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)| false Kwiatkowski, Denis, Peter C. B. Phillips, Peter J. Schmidt, and Yongcheol Shin, 1992, “ Testing the Null Hypothesis of Stationarity Against the Alternative of a Unit Root: How Sure Are We That Time Series Have a Unit Root?,” Journal of Econometrics, Vol. 54, pp. 159– 178.
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We thank Caroline Atkinson, Roberto Benelli, Ben Clements, Eduardo Levy Yeyati and seminar participants at the International Monetary Fund for valuable comments, Chris Jarvis for asking the pertinent questions, and Priya Joshi for outstanding research assistance. We also gratefully acknowledge remarks by Guillermo Calvo at the 2006 LACEA meetings, based on work by Izquierdo, Romero and Talvi (2007), which partly motivated us to write this paper. Österholm gratefully acknowledges financial support from Jan Wallander’s and Tom Hedelius’ Foundation.
With the notable exception of Izquierdo, Romero and Talvi (2007), the literature tends to look at subsets of these shocks, focusing mostly on U.S. growth and monetary policy shocks.
See, for example, Tierny (1994). The chain is serially dependent but there has been no thinning of it.
Using the Chicago Board of Trade “Volatility Index” (VIX), yields very similar results to the high-yield corporate bond spread. Results are not reported but are available upon request.
This represents the largest economies in the region (except for Venezuela, which was excluded from the index because of its different economic structure), accounting for almost 90 percent of Latin American output. In Figure A3 in the Appendix we report some results from applying our model to the individual countries making up the LA6 index.
A real effective exchange rate index for the region was initially also included, but had no effect on the results.
We tested for unit roots using the Augmented Dickey-Fuller (ADF) test (Said and Dickey, 1984) and KPSS test (Kwiatkowski et al., 1992); see Table A1 in the Appendix. For log world GDP and the log commodity price index, both tests support the presence of a unit root in levels, while for the other variables the evidence for a unit root in levels is mixed (in particular, stationarity in levels cannot be rejected using the KPSS test). We hence take model commodity prices, world (or US) GDP and—for consistency with our treatment of world/US GDP— Latin American GDP in first differences. The remaining variables are modeled in levels.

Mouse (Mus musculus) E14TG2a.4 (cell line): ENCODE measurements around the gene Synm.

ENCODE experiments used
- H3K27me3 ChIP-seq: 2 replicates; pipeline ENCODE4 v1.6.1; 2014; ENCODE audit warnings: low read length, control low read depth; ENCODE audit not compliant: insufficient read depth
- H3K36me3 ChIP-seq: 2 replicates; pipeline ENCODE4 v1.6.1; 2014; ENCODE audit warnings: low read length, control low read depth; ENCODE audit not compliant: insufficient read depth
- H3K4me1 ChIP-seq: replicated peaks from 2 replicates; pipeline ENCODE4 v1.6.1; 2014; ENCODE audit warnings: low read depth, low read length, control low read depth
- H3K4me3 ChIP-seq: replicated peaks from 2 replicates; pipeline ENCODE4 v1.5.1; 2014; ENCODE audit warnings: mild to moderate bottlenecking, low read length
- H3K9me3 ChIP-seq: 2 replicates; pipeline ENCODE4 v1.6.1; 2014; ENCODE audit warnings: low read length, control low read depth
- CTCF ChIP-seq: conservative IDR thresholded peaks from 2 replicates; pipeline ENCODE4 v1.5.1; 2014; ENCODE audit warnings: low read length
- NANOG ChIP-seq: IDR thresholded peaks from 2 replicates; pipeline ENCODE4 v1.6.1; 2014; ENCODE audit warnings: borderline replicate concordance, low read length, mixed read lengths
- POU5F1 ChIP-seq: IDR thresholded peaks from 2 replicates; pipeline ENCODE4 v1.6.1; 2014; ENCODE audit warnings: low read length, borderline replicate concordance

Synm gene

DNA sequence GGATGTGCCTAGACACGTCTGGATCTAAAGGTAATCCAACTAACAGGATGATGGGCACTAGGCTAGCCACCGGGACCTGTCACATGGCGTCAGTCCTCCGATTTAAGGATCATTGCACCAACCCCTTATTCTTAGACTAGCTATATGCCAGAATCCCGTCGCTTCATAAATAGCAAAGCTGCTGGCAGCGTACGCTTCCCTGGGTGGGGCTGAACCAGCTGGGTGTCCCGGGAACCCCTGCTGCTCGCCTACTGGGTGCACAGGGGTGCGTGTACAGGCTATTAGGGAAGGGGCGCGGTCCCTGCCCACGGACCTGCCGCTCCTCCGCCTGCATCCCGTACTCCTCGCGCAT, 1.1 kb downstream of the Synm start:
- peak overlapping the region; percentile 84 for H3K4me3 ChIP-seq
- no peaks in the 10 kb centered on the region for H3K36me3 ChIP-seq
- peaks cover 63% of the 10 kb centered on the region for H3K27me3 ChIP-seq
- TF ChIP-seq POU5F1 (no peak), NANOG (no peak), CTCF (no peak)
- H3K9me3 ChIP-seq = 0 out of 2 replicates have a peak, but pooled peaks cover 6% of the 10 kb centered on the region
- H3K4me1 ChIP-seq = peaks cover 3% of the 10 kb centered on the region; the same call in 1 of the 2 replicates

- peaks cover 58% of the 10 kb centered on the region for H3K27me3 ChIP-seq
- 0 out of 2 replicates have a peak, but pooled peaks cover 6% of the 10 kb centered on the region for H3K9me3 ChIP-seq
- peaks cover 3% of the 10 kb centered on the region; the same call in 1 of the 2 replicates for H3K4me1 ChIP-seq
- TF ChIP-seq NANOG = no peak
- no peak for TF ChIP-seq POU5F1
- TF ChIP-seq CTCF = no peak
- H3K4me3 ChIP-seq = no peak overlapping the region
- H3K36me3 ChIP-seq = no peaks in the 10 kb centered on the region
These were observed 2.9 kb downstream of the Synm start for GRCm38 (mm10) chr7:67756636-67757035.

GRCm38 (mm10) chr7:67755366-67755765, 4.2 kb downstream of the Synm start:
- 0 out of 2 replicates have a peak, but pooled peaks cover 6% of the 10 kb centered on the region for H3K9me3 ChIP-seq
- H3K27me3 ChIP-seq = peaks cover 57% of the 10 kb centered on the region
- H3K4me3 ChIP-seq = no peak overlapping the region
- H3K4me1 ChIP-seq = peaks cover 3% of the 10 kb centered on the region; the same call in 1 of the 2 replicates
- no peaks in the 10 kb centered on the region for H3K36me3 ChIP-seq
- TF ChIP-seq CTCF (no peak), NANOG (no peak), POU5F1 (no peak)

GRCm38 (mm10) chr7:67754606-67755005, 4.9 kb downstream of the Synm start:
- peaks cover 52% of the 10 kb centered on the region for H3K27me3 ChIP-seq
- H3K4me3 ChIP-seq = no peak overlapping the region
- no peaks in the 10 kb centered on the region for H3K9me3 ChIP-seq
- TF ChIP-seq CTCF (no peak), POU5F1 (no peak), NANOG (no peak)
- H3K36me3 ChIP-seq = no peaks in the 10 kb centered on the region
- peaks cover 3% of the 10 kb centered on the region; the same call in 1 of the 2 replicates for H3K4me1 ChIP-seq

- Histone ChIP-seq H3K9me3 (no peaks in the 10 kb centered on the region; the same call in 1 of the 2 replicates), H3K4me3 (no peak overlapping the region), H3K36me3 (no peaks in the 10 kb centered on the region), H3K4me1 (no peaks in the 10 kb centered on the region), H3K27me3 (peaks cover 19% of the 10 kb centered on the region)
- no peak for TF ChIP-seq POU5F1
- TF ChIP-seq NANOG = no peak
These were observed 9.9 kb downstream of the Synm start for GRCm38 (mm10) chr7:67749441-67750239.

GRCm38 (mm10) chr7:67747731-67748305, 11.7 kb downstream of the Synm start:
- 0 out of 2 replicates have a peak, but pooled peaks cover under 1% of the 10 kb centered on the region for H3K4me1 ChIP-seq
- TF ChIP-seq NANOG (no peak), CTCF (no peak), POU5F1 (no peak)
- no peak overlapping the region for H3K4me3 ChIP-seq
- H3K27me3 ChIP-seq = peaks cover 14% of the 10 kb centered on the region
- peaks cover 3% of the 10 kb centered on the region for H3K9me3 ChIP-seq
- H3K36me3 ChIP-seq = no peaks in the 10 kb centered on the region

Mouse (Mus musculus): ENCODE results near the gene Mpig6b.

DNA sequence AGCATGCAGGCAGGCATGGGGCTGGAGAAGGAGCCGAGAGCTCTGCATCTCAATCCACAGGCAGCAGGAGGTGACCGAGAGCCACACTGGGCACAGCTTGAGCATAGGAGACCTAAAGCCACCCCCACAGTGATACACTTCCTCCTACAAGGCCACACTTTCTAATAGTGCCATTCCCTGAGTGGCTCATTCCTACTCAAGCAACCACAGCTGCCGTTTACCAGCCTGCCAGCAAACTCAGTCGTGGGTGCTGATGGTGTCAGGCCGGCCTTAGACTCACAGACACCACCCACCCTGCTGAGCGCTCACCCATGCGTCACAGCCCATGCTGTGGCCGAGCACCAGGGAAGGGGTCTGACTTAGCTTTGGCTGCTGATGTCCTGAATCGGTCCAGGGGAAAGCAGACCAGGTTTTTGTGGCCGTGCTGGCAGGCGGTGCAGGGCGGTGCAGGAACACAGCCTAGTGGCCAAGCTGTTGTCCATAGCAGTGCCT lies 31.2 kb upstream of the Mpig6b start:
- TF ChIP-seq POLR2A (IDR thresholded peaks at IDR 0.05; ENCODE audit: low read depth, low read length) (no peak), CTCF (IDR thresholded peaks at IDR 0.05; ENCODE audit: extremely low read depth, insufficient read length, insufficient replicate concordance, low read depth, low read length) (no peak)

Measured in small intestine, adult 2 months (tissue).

This is achieved using an additional “hyper-parameter” which is used to shrink the parameters on yt, ct and EMBIt in the equations for
Non-informative priors on the constant µ which allow the data to influence the steady state parameters to a larger extent, produced qualitatively similar results.
If the model with U.S. growth and inflation is used (see Appendix, Figure A2), the influence of external factors rises to about 57 percent. 16 percent corresponds to U.S. growth and 5 percent to commodity prices, while U.S. financial conditions account for 27 percent of the variance in this model; the latter rises to 36 percent if the contribution of U.S. inflation is included in this category.
The classical VAR is estimated using OLS. In this case, since no restrictions have been imposed on the model, OLS is equivalent to maximum likelihood.
For variables expressed in first differences, RMSEs were calculated for forecast growth rates with respect to the same quarter in the previous year.
When the WEO forecasts are compared with the final data rather than the “real time” data, the WEO still outperforms the model at (and only at) the one year horizon, albeit by a smaller margin.
This exact imposition of particular paths has been called “hard conditions,” see Waggoner and Zha (1999). It is a common approach in the VAR literature; examples include Sims (1982) and Leeper and Zha (2003).
In this and the next subsection, we present results from “world growth model” only, as the results from the model that includes U.S. growth are very similar.